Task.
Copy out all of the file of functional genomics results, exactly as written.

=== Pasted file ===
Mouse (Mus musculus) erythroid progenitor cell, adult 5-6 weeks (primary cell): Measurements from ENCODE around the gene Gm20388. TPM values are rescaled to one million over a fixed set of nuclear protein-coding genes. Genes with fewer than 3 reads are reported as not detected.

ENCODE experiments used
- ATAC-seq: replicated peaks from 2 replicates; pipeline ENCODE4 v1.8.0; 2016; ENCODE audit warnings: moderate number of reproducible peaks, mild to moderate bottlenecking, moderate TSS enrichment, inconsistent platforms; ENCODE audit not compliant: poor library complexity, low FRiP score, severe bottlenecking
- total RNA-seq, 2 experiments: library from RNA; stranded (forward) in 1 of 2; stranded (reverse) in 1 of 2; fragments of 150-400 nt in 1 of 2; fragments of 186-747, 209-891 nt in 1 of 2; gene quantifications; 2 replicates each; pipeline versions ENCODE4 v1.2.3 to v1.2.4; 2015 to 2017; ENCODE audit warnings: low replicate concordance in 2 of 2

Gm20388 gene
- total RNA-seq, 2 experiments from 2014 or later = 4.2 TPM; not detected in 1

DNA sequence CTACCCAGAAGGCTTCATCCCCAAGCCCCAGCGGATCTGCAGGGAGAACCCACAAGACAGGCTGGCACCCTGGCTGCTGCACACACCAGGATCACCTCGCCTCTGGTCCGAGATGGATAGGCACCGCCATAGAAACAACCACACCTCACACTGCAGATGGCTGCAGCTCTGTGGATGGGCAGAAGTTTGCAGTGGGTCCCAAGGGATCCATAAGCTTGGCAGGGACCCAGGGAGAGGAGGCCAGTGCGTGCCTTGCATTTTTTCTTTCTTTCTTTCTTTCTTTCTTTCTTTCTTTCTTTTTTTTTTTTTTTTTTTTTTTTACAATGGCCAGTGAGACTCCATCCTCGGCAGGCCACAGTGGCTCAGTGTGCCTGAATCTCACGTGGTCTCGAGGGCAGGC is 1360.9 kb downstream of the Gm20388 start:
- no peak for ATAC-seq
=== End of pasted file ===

Mouse (Mus musculus) erythroid progenitor cell, adult 5-6 weeks (primary cell): Measurements from ENCODE around the gene Gm20388. TPM values are rescaled to one million over a fixed set of nuclear protein-coding genes. Genes with fewer than 3 reads are reported as not detected.

ENCODE experiments used
- ATAC-seq: replicated peaks from 2 replicates; pipeline ENCODE4 v1.8.0; 2016; ENCODE audit warnings: moderate number of reproducible peaks, mild to moderate bottlenecking, moderate TSS enrichment, inconsistent platforms; ENCODE audit not compliant: poor library complexity, low FRiP score, severe bottlenecking
- total RNA-seq, 2 experiments: library from RNA; stranded (forward) in 1 of 2; stranded (reverse) in 1 of 2; fragments of 150-400 nt in 1 of 2; fragments of 186-747, 209-891 nt in 1 of 2; gene quantifications; 2 replicates each; pipeline versions ENCODE4 v1.2.3 to v1.2.4; 2015 to 2017; ENCODE audit warnings: low replicate concordance in 2 of 2

Gm20388 gene
- total RNA-seq, 2 experiments from 2014 or later = 4.2 TPM; not detected in 1

DNA sequence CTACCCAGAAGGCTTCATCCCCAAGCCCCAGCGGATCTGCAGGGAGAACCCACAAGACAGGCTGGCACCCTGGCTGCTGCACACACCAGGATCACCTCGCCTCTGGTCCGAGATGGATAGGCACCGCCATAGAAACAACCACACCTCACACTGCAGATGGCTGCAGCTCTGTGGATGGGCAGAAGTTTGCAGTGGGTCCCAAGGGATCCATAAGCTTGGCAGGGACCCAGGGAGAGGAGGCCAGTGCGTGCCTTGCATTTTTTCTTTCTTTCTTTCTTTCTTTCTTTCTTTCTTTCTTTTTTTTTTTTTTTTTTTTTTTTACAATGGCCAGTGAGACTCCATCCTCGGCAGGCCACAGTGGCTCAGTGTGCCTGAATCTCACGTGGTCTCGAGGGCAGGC is 1360.9 kb downstream of the Gm20388 start:
- no peak for ATAC-seq